The population of preschool children that Canning and colleagues studied in Newfoundland and Labrador was about halfway through the first stretching period. Therefore, many of these children were probably overweight or obese on their first birthday, and a disproportionate number would likely have had exceedingly high birth weights. Some of them may also have increased their proportion of body fat after their first birthday, when most children are reducing their proportion of fat. These findings emphasize the need for even earlier surveillance, perhaps at birth and at 6 and 12 months of age. They also stress the need for longitudinal research that follows children from the pre-natal period through to late adolescence.

Children who are obese or overweight when they enter school are at risk of being overweight and obese throughout their school years and into adulthood. They are more likely to experience health problems, including sleep apnea, asthma, fatty liver disease, type II diabetes and either early or delayed puberty.7 Children who are overweight or obese tend to have lower self-esteem, which in turn is associated with lower academic achievement.15They are also more likely to be obese as adults and at risk of cardiovascular disease.16,17 If, at a conservative estimate, 20% to 25% of Canadian children are overweight or obese when they enter school, we need widespread multisectoral preventive efforts to ensure that they do not increase their risk of future problems during their school years. This will require health promotion policies in schools concerning diet and exercise, support from food industries to offer more nutritious food, support from the public and private sectors to facilitate healthy pregnancies, and local, provincial and national funding and legislation to improve the safety of neighbourhoods and increase access to playgrounds and recreational facilities. Leadership and advocacy from both health professionals and social scientists is required to bring about these changes.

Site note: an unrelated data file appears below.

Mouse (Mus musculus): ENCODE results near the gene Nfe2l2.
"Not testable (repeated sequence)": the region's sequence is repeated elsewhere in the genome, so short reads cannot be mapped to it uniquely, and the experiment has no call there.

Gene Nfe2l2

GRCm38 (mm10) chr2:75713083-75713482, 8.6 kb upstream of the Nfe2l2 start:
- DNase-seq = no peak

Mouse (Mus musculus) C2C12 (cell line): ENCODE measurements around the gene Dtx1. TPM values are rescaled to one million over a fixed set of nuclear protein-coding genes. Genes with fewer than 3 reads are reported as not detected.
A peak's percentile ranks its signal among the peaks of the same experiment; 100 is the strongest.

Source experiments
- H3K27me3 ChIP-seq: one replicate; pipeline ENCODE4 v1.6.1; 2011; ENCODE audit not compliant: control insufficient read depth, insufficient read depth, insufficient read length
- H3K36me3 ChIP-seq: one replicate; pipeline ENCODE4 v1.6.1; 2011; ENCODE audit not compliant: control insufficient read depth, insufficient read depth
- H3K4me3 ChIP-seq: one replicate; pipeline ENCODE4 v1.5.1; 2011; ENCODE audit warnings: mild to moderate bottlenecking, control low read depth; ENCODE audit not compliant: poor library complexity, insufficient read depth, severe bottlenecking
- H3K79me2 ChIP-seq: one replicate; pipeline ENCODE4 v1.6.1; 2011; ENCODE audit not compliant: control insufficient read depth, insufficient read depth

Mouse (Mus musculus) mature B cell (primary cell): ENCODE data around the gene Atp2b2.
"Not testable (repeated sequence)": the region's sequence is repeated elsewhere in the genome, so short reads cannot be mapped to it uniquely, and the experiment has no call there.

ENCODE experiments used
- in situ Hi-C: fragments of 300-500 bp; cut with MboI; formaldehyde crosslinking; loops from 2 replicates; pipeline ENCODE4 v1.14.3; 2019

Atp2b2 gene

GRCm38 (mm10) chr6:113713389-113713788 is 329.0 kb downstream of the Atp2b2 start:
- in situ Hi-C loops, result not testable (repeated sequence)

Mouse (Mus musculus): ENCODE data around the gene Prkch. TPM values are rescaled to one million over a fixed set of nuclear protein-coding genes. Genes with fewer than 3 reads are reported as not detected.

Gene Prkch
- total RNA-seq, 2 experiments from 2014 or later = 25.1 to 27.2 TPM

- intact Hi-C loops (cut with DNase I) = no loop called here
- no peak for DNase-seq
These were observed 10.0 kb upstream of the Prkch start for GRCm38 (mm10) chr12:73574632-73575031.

β See related article page 240


Competing interests: None declared.

Correspondence to: Dr. J. Douglas Willms, Canadian Research Institute for Social Policy, University of New Brunswick, Ste. 300, Keirstead Hall, 38 Dineen Dr., Fredericton NB E3B 5A3; fax 506 447-3427; ac.bn.tenbn@isk